Social Security COLAs for 2012: Take the Bad with the Good
by AccountingWEB on
By Ken Berry
The Social Security Administration (SSA) recently announced cost-of-living adjustments (COLAs) for 2012. There's both good news and bad news for your clients. The good news: Retiree benefits are going up for the first time in two years. The bad news: The wage base for payroll taxes paid by both employees and employers is going up as well.
Let's tackle the bad news first. The SSA says the wage base for purposes of the 6.2 percent Social Security portion (OASDI) of payroll taxes will be $110,100 in 2012. That's an increase of $3,300 from the $106,800 threshold for 2011. Due to relatively low inflation, the wage base hasn't budged since 2009.
Note that the usual 6.2 percent tax rate on wages up to the amount of the wage base is reduced to 4.2 percent in 2011 for employees only. Employers are still liable for the tax at the 6.2 percent rate in 2011. The speculation is that Congress will extend this one-year "payroll tax holiday" to 2012 and possibly provide it to employers as well. One popular proposal would reduce the rate to 3.1 percent for both employees and employers. We'll continue to monitor new developments.
In any event, remember that the 1.45 percent Medicare portion (HI) of payroll taxes continues to apply to all wages. This isn't expected to change in 2012.
Now, here's some positive news. Social Security and Supplemental Security Income (SSI) benefits for more than 60 million Americans will increase by 3.6 percent in 2012. The COLAs will take effect with the benefits that almost 55 million Social Security beneficiaries will receive in January 2012. Increased payments to more than 8 million SSI beneficiaries will begin on December 30, 2011. These are the first hikes in benefits in two years.
Among other adjustments announced on October 19, 2011, the SSA is also increasing the thresholds for the so-called "earnings test" in 2012. If a retiree continues to work while receiving Social Security benefits, he or she must forfeit a portion of those benefits for earnings above a specified threshold. The earnings limits are subject to COLAs.
For retirees who haven't reached full retirement age, $1 of benefits will be forfeited for every $2 in earnings above $14,640 received in 2012 ($1,220 a month). This is a slight increase from the annual threshold of $14,160 ($1,180 a month) for 2011. For the year in which a retiree reaches full retirement age, he or she forfeits $1 of benefits for every $3 in earnings received above the threshold in the months before attaining full retirement age. The annual threshold for 2012 is $38,880 ($3,240 a month), up from $37,680 ($3,140 per month) in 2011. There's no earnings limit once the retiree reaches full retirement age.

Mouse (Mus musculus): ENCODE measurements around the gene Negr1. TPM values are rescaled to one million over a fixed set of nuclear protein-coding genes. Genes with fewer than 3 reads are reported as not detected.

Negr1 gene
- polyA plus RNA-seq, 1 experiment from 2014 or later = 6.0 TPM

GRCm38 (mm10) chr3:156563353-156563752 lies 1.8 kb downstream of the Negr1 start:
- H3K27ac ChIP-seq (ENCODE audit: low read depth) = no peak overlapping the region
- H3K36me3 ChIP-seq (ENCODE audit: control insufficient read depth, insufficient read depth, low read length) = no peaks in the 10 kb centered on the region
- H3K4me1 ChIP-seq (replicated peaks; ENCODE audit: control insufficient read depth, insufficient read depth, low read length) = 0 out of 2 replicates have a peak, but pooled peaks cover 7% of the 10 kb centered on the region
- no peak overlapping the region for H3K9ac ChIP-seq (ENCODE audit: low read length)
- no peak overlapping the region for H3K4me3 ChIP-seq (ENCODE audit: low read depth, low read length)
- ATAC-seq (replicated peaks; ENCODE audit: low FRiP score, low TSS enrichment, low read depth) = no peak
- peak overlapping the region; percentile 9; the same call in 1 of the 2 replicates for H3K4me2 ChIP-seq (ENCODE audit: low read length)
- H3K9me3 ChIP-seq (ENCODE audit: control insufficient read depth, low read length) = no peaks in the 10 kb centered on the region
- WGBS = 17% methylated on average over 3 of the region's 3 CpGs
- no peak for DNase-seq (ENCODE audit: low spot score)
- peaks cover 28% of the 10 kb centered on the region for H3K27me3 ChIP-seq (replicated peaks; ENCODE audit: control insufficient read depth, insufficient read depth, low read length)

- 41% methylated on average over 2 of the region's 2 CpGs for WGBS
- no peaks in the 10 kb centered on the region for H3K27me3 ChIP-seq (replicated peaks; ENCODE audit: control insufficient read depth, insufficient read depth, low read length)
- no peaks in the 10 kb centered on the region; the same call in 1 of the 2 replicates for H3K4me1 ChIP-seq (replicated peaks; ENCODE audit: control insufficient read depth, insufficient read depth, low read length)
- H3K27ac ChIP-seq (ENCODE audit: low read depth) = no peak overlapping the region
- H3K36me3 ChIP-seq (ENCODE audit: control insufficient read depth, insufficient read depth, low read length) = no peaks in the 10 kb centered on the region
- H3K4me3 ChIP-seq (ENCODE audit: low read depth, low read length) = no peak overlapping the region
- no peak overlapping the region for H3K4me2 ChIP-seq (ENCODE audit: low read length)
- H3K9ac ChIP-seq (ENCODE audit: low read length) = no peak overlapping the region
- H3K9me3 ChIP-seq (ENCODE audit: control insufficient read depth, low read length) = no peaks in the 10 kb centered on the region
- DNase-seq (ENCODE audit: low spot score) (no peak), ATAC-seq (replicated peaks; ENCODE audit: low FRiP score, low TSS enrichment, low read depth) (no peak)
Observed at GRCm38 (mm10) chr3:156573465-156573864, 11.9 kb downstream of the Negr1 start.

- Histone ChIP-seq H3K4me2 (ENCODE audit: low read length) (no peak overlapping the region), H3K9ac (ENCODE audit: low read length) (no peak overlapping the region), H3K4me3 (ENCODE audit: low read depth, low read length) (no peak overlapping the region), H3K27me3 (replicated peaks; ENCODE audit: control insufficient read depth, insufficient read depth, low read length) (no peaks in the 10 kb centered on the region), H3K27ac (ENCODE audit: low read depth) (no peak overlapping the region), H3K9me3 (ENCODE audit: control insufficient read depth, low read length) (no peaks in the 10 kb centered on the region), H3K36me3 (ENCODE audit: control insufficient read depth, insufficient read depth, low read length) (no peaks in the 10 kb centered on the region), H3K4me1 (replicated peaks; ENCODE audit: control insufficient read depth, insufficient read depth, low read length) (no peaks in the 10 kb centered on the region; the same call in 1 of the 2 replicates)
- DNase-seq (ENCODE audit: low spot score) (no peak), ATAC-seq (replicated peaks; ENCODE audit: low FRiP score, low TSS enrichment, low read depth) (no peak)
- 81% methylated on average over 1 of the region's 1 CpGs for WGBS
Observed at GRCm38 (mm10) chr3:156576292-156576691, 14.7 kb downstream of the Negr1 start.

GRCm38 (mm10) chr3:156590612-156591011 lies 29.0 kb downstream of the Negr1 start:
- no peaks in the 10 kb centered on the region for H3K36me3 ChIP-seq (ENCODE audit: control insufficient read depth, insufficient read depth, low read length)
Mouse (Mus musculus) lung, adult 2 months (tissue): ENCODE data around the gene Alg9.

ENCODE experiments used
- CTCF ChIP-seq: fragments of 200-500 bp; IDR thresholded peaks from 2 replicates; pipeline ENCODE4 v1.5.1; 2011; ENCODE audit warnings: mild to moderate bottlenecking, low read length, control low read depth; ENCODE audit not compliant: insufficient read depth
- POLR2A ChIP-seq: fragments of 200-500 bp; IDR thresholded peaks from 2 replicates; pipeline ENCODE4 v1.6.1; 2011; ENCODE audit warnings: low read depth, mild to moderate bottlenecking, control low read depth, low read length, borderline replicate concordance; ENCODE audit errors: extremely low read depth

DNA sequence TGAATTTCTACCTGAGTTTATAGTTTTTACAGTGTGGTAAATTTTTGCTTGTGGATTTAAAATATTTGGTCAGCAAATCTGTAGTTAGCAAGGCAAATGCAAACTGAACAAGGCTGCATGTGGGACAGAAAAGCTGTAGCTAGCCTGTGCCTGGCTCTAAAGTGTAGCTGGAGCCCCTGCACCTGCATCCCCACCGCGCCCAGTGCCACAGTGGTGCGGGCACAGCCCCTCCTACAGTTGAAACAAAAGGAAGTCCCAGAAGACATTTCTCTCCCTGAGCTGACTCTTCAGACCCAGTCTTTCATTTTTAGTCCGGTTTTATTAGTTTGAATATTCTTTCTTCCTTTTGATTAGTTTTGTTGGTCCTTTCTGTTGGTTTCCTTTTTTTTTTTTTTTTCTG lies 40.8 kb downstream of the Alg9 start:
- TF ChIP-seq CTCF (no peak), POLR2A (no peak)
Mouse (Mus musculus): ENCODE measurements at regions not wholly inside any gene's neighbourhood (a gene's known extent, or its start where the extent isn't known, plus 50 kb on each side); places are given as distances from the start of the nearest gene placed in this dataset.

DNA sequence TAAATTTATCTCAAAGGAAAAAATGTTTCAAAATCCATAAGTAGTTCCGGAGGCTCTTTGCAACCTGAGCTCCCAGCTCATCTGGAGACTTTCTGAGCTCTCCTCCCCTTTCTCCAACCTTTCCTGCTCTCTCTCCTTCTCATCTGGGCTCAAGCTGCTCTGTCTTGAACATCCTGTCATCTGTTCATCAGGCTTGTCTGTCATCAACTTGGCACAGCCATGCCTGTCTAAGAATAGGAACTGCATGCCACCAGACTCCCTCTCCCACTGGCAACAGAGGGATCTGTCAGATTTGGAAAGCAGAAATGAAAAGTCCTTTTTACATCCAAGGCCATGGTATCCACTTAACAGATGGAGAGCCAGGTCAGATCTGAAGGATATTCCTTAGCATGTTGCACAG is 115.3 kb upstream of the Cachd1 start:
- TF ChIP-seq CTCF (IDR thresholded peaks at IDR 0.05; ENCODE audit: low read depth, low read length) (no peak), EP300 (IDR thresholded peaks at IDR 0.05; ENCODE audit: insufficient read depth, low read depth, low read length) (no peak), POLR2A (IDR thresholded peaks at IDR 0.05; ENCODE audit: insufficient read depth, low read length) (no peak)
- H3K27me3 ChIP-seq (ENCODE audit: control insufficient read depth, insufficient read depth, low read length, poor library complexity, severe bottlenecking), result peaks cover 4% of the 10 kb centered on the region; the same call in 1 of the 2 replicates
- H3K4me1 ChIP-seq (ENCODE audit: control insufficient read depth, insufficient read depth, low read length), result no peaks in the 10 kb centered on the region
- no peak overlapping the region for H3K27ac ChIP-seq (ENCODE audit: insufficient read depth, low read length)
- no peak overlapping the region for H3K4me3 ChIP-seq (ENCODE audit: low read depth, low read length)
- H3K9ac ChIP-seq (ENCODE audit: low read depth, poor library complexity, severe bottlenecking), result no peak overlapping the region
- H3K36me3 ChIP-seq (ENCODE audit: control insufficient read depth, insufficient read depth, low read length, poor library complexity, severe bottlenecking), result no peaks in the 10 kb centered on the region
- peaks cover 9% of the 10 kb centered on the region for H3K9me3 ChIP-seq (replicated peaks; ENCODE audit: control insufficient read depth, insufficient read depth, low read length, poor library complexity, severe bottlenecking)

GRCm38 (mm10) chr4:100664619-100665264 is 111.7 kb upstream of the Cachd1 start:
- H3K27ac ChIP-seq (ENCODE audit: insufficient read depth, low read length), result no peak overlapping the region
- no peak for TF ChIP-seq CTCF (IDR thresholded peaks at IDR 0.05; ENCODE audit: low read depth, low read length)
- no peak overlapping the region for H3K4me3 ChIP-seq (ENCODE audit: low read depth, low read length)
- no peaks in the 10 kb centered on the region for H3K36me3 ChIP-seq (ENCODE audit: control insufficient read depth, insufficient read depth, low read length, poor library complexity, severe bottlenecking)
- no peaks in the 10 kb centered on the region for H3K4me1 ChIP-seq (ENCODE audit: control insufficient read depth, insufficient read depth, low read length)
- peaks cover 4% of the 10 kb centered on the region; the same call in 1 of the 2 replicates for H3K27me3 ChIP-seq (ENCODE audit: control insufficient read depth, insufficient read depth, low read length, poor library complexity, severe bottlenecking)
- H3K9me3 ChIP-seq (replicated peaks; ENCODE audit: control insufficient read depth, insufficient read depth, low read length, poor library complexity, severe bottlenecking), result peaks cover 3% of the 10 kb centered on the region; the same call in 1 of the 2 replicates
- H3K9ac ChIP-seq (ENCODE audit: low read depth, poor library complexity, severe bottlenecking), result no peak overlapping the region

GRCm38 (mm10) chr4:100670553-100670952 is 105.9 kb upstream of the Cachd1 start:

Review the SSA's fact sheet on 2012 Social Security changes.
You may like these other stories...
Tax accounting to be simplified for money-market fundsThe US Securities and Exchange Commission (SEC) voted 3-2 on Wednesday for sweeping changes to institutional money-market funds, Emily Chasan, senior editor of...
Read more from Larry Perry here and in the Today's World of Audits archive.AU-C Section 800, Special Considerations—Audits of Financial Statements Prepared in Accordance With Special Purpose Frameworks, paragraph ....
FASB mulling a revamped income statementDavid M. Katz of CFO wrote on Tuesday that the Financial Accounting Standards Board (FASB) is in the early stages of researching whether to launch a project aimed at improving and...
Upcoming CPE Webinars
In this session Excel expert David Ringstrom helps beginners get up to speed in Microsoft Excel. However, even experienced Excel users will learn some new tricks, particularly when David discusses under-utilized aspects of Excel.
FRF for SMEs Series--Measurement and Disclosure Principles for various Consolidations and Business Combinations, Part 4B
This webcast will focus on accounting and disclosure policies for various types of consolidations and business combinations.
In this session we'll review best practices for how to generate interest in your firm’s services.